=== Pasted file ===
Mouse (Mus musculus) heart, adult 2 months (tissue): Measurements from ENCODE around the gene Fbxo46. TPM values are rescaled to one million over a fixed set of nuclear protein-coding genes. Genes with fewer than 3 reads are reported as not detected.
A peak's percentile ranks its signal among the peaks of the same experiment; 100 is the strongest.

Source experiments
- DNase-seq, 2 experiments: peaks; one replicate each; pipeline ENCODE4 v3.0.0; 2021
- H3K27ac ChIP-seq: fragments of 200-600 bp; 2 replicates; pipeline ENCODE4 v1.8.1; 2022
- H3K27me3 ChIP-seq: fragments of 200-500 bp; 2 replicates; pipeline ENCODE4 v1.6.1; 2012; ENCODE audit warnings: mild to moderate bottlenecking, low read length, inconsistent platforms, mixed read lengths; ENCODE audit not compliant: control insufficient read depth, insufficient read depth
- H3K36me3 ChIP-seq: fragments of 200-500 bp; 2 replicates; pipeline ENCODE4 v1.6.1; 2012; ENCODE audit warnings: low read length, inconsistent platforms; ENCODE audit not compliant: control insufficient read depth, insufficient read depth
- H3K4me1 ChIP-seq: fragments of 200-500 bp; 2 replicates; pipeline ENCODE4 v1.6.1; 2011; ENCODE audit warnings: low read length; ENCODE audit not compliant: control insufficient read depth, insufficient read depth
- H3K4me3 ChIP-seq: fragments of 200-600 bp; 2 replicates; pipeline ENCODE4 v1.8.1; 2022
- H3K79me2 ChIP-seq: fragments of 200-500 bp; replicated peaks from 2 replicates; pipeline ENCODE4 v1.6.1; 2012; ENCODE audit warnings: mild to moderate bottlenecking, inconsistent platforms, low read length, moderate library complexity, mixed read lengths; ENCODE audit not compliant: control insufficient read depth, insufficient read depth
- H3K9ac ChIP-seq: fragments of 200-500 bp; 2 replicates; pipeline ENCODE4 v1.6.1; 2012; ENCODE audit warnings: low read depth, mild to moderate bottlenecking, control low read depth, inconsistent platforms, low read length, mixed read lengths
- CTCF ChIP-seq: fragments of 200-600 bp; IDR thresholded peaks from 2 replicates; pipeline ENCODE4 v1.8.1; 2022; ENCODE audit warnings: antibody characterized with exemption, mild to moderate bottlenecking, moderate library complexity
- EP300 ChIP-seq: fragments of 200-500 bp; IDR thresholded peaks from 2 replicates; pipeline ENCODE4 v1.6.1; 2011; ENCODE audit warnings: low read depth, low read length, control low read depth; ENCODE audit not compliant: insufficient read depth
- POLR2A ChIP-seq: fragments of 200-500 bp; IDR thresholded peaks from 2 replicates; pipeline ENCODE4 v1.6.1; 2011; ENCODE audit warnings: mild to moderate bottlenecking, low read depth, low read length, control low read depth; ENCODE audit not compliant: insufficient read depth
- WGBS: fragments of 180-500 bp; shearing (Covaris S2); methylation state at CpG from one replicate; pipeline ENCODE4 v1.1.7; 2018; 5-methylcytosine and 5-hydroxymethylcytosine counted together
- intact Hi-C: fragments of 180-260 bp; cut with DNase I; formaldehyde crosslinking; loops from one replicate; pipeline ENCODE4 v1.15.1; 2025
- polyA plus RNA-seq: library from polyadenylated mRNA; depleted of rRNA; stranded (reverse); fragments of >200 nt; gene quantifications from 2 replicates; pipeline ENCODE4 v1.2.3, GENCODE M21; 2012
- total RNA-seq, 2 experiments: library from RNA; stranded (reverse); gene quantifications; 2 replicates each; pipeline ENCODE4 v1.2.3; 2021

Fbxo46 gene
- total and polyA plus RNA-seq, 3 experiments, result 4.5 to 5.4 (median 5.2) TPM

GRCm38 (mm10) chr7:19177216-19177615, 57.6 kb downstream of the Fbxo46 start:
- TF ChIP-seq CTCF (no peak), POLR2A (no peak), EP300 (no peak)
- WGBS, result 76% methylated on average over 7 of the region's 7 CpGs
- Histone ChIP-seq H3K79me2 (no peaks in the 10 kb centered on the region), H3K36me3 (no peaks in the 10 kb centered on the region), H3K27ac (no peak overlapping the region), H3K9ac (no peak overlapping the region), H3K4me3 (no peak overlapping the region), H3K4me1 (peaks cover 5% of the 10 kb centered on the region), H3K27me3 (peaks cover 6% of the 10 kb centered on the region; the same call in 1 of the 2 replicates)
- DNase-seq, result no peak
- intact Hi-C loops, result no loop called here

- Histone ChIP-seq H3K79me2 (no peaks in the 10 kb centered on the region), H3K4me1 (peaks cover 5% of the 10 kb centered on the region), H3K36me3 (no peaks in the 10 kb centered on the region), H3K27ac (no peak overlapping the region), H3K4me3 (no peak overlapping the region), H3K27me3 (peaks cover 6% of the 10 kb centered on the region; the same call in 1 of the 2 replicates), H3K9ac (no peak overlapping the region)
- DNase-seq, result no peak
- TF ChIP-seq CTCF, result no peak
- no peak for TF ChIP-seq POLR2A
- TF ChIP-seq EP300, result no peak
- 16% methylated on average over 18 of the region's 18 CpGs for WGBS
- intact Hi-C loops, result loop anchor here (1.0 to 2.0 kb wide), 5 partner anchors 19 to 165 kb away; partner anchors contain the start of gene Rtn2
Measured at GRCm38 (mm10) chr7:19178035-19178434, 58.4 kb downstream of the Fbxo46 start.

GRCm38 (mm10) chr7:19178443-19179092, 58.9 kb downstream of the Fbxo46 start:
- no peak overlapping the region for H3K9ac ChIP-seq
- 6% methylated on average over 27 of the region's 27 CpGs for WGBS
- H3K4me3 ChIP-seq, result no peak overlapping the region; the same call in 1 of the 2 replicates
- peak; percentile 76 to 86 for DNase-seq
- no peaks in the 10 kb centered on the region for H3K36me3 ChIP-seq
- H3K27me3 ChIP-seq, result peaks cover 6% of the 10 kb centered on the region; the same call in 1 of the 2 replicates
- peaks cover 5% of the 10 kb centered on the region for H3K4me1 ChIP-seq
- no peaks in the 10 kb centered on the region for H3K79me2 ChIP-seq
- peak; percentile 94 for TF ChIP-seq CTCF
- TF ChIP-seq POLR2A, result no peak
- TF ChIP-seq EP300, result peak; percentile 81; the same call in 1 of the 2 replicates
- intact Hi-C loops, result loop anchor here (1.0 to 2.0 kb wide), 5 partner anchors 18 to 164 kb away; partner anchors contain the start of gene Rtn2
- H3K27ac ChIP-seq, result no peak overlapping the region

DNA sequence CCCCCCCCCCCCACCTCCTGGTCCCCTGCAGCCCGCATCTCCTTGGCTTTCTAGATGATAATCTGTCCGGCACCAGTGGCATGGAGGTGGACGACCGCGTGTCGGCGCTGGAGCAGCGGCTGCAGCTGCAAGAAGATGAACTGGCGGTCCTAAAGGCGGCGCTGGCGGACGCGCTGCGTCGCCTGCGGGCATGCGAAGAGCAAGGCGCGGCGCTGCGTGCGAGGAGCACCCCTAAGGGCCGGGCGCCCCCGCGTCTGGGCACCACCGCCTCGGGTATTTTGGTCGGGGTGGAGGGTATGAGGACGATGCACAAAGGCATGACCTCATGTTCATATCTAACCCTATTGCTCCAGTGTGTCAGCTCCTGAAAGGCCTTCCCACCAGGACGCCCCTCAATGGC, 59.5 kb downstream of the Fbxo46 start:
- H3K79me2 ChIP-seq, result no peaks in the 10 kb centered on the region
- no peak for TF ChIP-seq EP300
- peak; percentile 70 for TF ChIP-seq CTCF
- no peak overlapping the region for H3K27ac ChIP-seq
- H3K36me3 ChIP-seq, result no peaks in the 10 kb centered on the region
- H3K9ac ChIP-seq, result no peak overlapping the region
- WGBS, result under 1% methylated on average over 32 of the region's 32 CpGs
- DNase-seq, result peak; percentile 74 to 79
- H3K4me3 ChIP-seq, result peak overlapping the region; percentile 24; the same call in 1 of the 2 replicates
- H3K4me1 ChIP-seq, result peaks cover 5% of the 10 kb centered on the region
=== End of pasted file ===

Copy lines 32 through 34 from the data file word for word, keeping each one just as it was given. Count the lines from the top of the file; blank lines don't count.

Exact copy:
- 16% methylated on average over 18 of the region's 18 CpGs for WGBS
- intact Hi-C loops, result loop anchor here (1.0 to 2.0 kb wide), 5 partner anchors 19 to 165 kb away; partner anchors contain the start of gene Rtn2
Measured at GRCm38 (mm10) chr7:19178035-19178434, 58.4 kb downstream of the Fbxo46 start.